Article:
iPads as Writing Tools

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iPads as Writing Tools. Kenneth Ruth 7202T.NET Seminar in Applied Theory and Research II Fall 2013. Table of Contents. Abstract Statement of the Problem Review of Related Literature Statement of the Hypothesis Method Participants Instruments Experimental Design / Procedure - PowerPoint PPT Presentation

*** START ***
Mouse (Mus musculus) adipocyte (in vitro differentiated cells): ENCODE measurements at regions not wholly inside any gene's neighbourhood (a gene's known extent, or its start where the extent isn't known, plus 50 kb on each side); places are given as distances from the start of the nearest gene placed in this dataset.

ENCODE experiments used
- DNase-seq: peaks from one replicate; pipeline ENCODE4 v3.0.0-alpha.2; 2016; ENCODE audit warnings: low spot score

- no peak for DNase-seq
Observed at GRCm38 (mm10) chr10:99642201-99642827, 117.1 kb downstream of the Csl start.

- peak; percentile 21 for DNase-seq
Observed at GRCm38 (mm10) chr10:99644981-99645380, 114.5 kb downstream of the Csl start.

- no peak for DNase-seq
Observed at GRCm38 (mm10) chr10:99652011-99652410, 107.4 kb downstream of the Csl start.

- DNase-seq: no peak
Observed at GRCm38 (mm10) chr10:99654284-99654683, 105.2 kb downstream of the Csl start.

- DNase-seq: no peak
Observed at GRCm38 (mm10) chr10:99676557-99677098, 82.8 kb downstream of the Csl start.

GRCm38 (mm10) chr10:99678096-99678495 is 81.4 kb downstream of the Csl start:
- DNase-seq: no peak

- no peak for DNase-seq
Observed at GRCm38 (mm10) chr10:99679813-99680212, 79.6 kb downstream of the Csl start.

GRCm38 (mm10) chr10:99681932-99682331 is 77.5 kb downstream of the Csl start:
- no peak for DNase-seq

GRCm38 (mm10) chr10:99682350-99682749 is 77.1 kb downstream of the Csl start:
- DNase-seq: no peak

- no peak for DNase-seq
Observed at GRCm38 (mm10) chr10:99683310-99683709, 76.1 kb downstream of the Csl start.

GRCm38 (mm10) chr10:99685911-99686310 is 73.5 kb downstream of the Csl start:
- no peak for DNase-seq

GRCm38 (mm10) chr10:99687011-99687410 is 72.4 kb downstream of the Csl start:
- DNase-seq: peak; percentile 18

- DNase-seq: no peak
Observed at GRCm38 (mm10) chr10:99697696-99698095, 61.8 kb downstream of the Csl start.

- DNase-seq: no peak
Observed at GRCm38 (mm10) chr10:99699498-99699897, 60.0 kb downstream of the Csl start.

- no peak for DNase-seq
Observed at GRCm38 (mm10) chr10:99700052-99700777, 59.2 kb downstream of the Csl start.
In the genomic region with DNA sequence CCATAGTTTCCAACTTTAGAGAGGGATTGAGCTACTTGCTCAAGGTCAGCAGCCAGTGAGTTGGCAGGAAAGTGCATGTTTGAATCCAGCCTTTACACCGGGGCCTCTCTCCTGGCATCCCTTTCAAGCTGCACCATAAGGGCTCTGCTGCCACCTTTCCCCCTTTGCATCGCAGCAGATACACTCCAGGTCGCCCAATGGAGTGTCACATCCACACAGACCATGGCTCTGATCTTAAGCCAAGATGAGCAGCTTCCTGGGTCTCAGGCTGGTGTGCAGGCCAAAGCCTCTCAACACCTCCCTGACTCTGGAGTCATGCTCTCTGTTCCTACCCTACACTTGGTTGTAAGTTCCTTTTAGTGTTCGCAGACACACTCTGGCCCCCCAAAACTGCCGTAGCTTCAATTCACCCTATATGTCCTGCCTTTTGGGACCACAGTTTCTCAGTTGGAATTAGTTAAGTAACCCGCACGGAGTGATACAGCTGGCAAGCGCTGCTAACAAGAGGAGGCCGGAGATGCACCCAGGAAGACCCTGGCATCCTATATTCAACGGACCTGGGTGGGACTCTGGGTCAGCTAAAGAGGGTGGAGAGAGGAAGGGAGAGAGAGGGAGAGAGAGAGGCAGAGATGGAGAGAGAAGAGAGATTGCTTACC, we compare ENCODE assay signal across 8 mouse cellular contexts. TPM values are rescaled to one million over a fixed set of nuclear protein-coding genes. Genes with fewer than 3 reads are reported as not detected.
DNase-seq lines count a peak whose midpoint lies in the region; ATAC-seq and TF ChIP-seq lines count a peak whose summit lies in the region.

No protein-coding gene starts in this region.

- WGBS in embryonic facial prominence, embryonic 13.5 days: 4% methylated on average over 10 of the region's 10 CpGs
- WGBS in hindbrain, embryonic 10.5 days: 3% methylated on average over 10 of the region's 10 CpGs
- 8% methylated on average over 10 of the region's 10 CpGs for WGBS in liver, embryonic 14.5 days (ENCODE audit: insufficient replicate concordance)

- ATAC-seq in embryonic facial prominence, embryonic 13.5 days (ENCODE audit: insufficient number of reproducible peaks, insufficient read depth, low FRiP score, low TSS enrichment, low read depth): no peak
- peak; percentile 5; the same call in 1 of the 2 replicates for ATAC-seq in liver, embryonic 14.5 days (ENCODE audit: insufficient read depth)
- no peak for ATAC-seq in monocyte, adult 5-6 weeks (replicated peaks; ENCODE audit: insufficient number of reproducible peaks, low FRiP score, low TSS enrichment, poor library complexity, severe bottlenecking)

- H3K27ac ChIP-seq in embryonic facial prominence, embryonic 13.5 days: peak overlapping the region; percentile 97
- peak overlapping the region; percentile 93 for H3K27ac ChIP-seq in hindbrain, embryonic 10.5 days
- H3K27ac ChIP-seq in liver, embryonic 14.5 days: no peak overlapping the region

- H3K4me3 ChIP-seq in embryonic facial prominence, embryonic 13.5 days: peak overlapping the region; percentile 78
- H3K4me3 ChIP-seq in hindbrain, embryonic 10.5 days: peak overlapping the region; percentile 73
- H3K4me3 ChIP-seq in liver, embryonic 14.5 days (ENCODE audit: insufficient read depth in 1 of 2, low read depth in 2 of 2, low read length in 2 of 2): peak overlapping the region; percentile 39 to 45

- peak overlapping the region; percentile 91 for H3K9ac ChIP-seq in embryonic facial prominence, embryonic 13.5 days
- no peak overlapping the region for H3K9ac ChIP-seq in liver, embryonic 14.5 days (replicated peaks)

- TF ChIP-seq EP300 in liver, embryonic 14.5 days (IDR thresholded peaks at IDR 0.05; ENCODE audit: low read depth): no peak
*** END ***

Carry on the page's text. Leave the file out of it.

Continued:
iPads as Writing ToolsKenneth Ruth7202T.NETSeminar in Applied Theory and Research IIFall 2013Table of ContentsAbstractStatement of the ProblemReview of Related LiteratureStatement of the HypothesisMethodParticipantsInstrumentsExperimental Design / ProcedureThreats to ValidityResultsDiscussion and ImplicationsReferencesAppendix (Data Analysis)Abstract This action research study focuses on the use of technology, specifically the iPad, as a writing tool to help struggling first grade writers. It proposes that young writers who have difficulty with the physical production of handwriting will benefit from the virtual keyboard of the iPad and experience a more productive writing workshop experience as a result. It will utilize comparison of pre and post test writing exercises to measure the word production and word spacing mechanics of ten first grade writers in an elementary public school classroom in Brooklyn, NY. The results suggest the use of the iPad does not positively affect word production in a writer's workshop, but may increase compliance with use of spacing between words. Statement of the Problem This research stems from work with a small group of 1st grade students in a public school in Brooklyn who have difficulty producing writing work as compared with their peers. These students have no difficulty formulating ideas or creating stories, but they do have difficulty either with the mechanics of handwriting or with focusing long enough to write down their ideas. A possible answer lies in technology. Specifically, the use of iPads as a tool in the classroom to work with this group of struggling writers. The interface of the iPad may circumvent the handwriting mechanics issues of some of the students. The interest generated by a new technology in the classroom may also grab the attention and spur the productivity of the students who have trouble focusing through a standard Writing Workshop.Review of Related LiteratureVan Leeuwen and Gabriel (2007) studied the effects of word processing technology on writing instruction in the first grade. The authors found a preference among some students for the word processor as a tool for first draft composition because of the avoidance of handwriting and the tendency for their hands to get tired while writing with pencil and paper. However, they noticed from an observation perspective that composition rates slowed considerably after a short period of time when using the keyboard due to lack of or insufficient typing skills. Edwards-Groves (2012) sees writing as a multi-modal exercise which is influenced by the highly technology-saturated culture of the modern student. She believes that classroom practices must shift to encompass the new writing styles and writing focus of the new interconnected social technology which is so pervasive in modern culture. The author suggests that classroom planning must begin to account for the influence of technology on writing experienced by students every day a technoliteracy which can not be ignored if the teacher wishes to fully engage the students. Huang, Liang, Su, and Chen (2012) studied the use of e-book devices like the iPad as a learning system for elementary students. The researchers found the differences in reading accuracy were not significant between the devices and standard printed paper. However, they did propose that the ability of the devices to record and process data regarding the individual reader would be useful in tracking and monitoring the individual achievements of each student and could, therefore, prove a superior tool in that the educator could use the data to tailor instruction to the student. Statement of the Hypothesis Utilizing the iPad as a writing tool to aid struggling 1st grade writers at a public school in Brooklyn over the period of one month will increase word production during Writer's Workshop. MethodParticipants10 first grade Brooklyn public school studentsInstrumentsConsent formsPre-testPost-testStudent surveyExperimental Design: OXO This research will be conducted in the pre-experimental, single group pretest-posttest design. The single (non-randomly selected) group of first graders will be administered a pretest (O). After the pretest, the treatment (X) will consist of small group and individual intervention utilizing iPads as writing tools. This period will be followed by a posttest (O) to measure the efficacy of the treatment. Pre-Test AdministrationIndividual iPad Writing Intervention (4 weeks, 4 sessions per student)Post-Test AdministrationStudent Survey AdministrationProcedureThreats to Internal ValidityHistory. As a visitor to the classroom, history is a strong threat to validity. The researcher will have almost no control over the day to day operation of the classroom and will be at the mercy of the regular classroom teacher's schedule at all times. Controlling for historical threats will be a challenge. Testing/Pre-test Sensitization. This threat is valid as the posttest will be similar to the pretest. The students may have expectations about what is required on the posttest because of their exposure to the pretest. Instrumentation. The researcher will be creating the instruments used in this experiment. This could create some threats to validity. Differential Selection of Subjects. This may be a threat to validity as the students will enter the study at different ability levels which could affect the level of growth seen by the end of the study. Selection-Maturation Interaction. This may be a threat to validity as the sample group is of a young age. Small age differences among them could have a significant effect on maturity levels which might influence the research findings. Ecological Validity. This should not be an internal threat to validity as all research will be conducted within one classroom setting. Generalizable Conditions. This could be a threat to validity as different students may have different reactions to the technology used in this study. Threats to External Validity/Participants EffectsPre-test Treatment. This is a valid threat as the pretest may influence the students' focus and performance on the posttest. Specificity of Variables. This threat may be valid as some students might have prior experience with the technologies used in the study, which could influence the outcome of the experiment. Experimenter Effects. There should be no passive threats in this category. However, an active threat could be valid as the researcher has a personal bias in favor of the use of and effectiveness of technology in the classroom. Every effort will be made to reduce this bias and its effect on the research. Hawthorne Effect. This is a credible threat to validity. First grade students are likely to increase their attention and effort as a result of being viewed and interacted with individually. Compensatory Rivalry Effect. This is a threat to validity. Not every student within the classroom containing the sample students will be receiving the intervention and some level of rivalry may emerge. This could influence students within the sample to either work harder toward writing goals or to back away from them. Novelty Effect. This is a highly credible threat to validity as the technologies introduced for the intervention may carry their own novelty which could influence the effort exerted by members of the sample population. Results The results suggest the use of the iPad does not positively affect word production in a writer's workshop, but may increase compliance with use of spacing between words. Eight out of ten students demonstrated negative impact on word production as a result of the intervention. Lack of familiarity with the keyboard structure was the most significant cause. Discussion and Implications The action research study shows that simple implementation of iPads as writing devices is insufficient to support struggling first grade writers. The difficulties presented by inexperienced use of a keyboard structure overwhelm any positive influence in mechanics or student interest. Further Study Four out of ten students demonstrated positive impact on compliance with use of spacing between words as a result of the intervention. Further study is needed to isolate any potential benefits in this and other specific writing mechanics which might be gained from the use of iPads as writing tools.ReferencesAllsop, Y. (2011). Does collaboration occur when children are learning with the support of a wiki? Turkish Online Journal of Educational Technology - TOJET, 10(4), 130-137. Retrieved from http://www.tojet.net/Andes, L., & Claggett, E. (2011). Wiki writers: Students and teachers making connections across communities. Reading Teacher, 64(5), 345-350. Retrieved from http://onlinelibrary.wiley.com/journal/10.1002/%28ISSN%291936-2714Brady, J., & Millard, E. (2012). Weaving new meanings: Evaluating children's written responses to a story telling resource package. Literacy, 46(1), 17-24. Retrieved from http://onlinelibrary.wiley.com/journal/10.1111/%28ISSN%291741-4369Edwards-Groves, C. (2012). Interactive creative technologies: Changing learning practices and pedagogies in the writing classroom. Australian Journal of Language & Literacy, 35(1), 99-113. Retrieved from http://www.alea.edu.au/resources/AJLLEnglert, C. S., Zhao, Y., & Dunsmore, K. (2007). Scaffolding the writing of students with disabilities through procedural facilitation: Using an internet-based technology to improve performance. Learning Disability Quarterly, 30(1), 9-29. doi:10.2307/30035513Evmenova, A. S., Graff, H. J., Jerome, M. K., & Behrmann, M. M. (2010). Word prediction programs with phonetic spelling support: Performance comparisons and impact on journal writing for students with writing difficulties. Learning Disabilities Research & Practice, 25(4), 170-182. 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Exploring "magic cottage": A virtual reality environment for stimulating children's imaginative writing. Interactive Learning Environments, 16(3), 245-263. Retrieved from http://www.tandfonline.com/doi/abs/10.1080/10494820802114093Ponce, H. R., Lopez, M. J., & Mayer, R. E. (2012). Instructional effectiveness of a computer-supported program for teaching reading comprehension strategies. Computers & Education, 59(4), 1170-1183. Retrieved from http://www.journals.elsevier.com/computers-and-education/Uusen, A. (2009). Changing teachers' attitude towards writing, teaching of writing and assessment of writing. Problems of Education in the 21st Century, 10, 100-108. Retrieved from http://www.pecob.eu/flex/cm/pages/ServeBLOB.php/L/EN/IDPagina/2787Van Leeuwen, C. A., & Gabriel, M. A. (2007). Beginning to write with word processing: Integrating writing process and technology in a primary classroom. Reading Teacher, 60(5), 420?429. 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Retrieved from http://www.ascilite.org.au/ajet/submission/index.php/AJET/indexYunus, M. M., Salebi, H., & Chenzi, C. (2012). Integrating social networking tools into ESL writing classroom: Strengths and weaknesses. English Language Teaching, 5(8), 42-48. doi:10.5539/elt.v5n8p42 Data AnalysisThe data show a surprising lack of correlation between attitude toward Writer's Workshop and word production. Unexpectedly, the students with the highest word production were the students with the strongest feelings about Writer's Workshop, both positive and negative.